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All This Is In The Maternity Passport
At their second checkup, pregnant women are given their maternity passport, a small blue booklet that will be their constant companion for the next nine months. The progress of the pregnancy is precisely documented in it – from the mother’s weight gain, the position of the child, infections to the results of the three ultrasound examinations. We tell you what is behind the abbreviations that the doctor enters in the gravidogram.
Week Of Pregnancy
Designates the exact day of pregnancy duration: 9 d7 means approximately that the woman is in the 9th week of pregnancy plus 7 days.
The size of the uterus is entered here. For example, 2/S (or S+2): this means that the uterus ends two centimeters above the pubic bone. N/1 (or N-1) means that it reaches one centimeter below the navel, Rb/3 (or Rb-3) means that the uterus has arrived three centimeters below the costal arch.
Here are abbreviations such as QL, BEL or SL. They provide information about how the baby is lying in the uterus: Transverse position (QL), feet or bottom down in breech or pelvic end position (BEL), or head down in cranial position (SL).
With an ultrasound machine, fetal heart sounds can be heard as early as the 7th week of pregnancy. It is a regular double beat reminiscent of horse patter. There is a “+” in the maternity record when this proof of life is provided.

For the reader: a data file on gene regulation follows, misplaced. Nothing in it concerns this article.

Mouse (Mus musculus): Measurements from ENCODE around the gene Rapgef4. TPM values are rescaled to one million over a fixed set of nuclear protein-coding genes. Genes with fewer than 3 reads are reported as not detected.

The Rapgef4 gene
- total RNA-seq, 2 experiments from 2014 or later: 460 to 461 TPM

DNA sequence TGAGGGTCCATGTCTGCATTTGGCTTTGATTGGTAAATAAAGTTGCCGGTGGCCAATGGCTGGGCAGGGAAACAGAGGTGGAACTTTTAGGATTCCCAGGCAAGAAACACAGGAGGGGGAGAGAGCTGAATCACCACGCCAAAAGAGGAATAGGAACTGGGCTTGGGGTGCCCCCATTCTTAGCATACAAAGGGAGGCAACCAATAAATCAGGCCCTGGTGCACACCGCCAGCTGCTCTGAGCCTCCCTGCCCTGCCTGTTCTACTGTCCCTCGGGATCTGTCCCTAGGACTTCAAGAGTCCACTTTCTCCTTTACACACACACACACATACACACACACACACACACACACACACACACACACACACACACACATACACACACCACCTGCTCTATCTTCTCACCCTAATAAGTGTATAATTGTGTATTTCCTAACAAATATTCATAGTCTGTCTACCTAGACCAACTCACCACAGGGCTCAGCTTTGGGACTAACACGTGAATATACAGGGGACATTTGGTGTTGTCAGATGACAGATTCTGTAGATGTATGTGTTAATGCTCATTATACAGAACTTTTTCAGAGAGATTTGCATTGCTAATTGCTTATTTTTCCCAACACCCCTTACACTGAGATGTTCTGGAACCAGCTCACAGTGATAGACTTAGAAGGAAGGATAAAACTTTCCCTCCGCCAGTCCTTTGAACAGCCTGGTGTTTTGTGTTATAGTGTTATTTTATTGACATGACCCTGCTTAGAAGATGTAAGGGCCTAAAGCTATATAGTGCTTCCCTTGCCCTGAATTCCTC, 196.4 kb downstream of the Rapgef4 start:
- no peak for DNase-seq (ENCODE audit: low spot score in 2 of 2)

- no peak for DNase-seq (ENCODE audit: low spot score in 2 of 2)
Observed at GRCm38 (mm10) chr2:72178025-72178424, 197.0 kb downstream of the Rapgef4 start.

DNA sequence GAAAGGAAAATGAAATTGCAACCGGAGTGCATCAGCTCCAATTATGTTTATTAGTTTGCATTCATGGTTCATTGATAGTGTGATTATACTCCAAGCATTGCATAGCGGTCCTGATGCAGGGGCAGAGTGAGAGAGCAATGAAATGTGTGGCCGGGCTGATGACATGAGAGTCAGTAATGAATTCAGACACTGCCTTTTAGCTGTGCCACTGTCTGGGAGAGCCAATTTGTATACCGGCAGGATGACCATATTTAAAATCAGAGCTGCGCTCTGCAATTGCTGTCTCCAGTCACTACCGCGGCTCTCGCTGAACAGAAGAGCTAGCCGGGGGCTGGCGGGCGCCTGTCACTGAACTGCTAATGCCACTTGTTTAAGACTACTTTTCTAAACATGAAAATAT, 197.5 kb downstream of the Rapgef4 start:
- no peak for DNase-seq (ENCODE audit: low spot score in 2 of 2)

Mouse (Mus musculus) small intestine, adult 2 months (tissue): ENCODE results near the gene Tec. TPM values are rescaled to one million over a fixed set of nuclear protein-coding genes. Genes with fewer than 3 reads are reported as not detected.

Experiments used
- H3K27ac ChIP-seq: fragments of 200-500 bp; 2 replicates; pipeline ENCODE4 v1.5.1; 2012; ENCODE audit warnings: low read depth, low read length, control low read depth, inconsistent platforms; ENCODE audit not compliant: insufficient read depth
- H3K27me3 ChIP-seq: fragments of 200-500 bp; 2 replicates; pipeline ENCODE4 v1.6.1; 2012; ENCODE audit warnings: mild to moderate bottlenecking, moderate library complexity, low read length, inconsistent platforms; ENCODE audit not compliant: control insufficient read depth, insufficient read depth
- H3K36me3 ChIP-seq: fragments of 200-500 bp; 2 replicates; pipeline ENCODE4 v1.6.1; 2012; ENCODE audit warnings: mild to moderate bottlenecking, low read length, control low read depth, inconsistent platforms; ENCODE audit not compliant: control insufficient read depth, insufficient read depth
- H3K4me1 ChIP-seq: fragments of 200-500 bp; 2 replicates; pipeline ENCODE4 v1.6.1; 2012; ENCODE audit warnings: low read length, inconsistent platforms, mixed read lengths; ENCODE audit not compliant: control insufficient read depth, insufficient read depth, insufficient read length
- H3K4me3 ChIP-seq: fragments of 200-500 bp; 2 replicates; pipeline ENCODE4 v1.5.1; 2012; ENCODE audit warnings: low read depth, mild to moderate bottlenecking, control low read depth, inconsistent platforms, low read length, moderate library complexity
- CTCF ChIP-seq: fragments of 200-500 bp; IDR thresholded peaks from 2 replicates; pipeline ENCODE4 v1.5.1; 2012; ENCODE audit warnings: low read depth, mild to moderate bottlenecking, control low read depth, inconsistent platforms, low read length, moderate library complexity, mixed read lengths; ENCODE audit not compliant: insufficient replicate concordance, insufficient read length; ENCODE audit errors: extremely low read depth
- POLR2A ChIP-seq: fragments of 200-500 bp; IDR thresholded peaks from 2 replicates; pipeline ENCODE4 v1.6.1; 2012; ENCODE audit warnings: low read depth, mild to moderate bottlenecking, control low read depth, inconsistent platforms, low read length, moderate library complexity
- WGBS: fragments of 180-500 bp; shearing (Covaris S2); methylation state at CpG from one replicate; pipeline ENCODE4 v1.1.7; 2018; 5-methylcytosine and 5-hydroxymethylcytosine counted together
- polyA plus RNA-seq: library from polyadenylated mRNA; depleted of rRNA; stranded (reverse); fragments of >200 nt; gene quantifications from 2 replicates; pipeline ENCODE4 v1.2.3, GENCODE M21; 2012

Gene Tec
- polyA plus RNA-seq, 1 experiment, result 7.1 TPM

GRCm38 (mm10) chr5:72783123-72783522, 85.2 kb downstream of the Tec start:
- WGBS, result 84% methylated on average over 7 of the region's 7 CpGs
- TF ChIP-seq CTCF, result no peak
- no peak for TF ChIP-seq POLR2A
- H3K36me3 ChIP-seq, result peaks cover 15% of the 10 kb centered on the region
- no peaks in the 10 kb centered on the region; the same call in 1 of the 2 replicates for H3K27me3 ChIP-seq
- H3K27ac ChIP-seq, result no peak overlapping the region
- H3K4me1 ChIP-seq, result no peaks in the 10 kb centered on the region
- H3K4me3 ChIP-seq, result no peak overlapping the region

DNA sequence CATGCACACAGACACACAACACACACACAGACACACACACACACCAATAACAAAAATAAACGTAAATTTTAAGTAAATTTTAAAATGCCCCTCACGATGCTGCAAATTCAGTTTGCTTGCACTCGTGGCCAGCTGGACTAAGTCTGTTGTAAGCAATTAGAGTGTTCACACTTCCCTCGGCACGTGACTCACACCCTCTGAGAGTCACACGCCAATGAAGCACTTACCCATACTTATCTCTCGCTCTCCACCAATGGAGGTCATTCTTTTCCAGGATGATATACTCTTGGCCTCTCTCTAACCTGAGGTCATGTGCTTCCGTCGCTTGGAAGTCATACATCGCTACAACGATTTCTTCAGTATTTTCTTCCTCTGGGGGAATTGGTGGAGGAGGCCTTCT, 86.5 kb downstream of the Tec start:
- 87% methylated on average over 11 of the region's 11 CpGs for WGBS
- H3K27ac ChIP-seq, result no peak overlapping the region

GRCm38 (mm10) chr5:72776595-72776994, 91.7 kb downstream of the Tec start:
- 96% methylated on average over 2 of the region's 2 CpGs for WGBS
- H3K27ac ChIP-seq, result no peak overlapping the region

Edema / Varicosis
Many pregnant women suffer from water retention (edema) or varicose veins (varicosis) in the legs. This is not only a cosmetic problem. Blood “pooling” in the veins can lead to circulatory problems and functional disorders.
The scale brings to light whether the expectant mother is gaining weight within normal limits or whether she is eating too much. Pregnant women should not gain more than 12 to 15 kg.
RR Syst. / Diast.
The blood pressure values are entered here. If the blood pressure is too low, the uterus runs the risk of not being supplied with sufficient blood and the child is at risk of a deficiency. Excessively high blood pressure can indicate the dreaded EPH gestosis – a metabolic disorder in late pregnancy that can be dangerous for mother and child.
“Hb” stands for hemoglobin, which is the red blood pigment in red blood cells (erythrocytes) that plays an important role in oxygen transport. If the Hb value is below 11 g/dl, there is an iron deficiency. The doctor will then prescribe an iron supplement.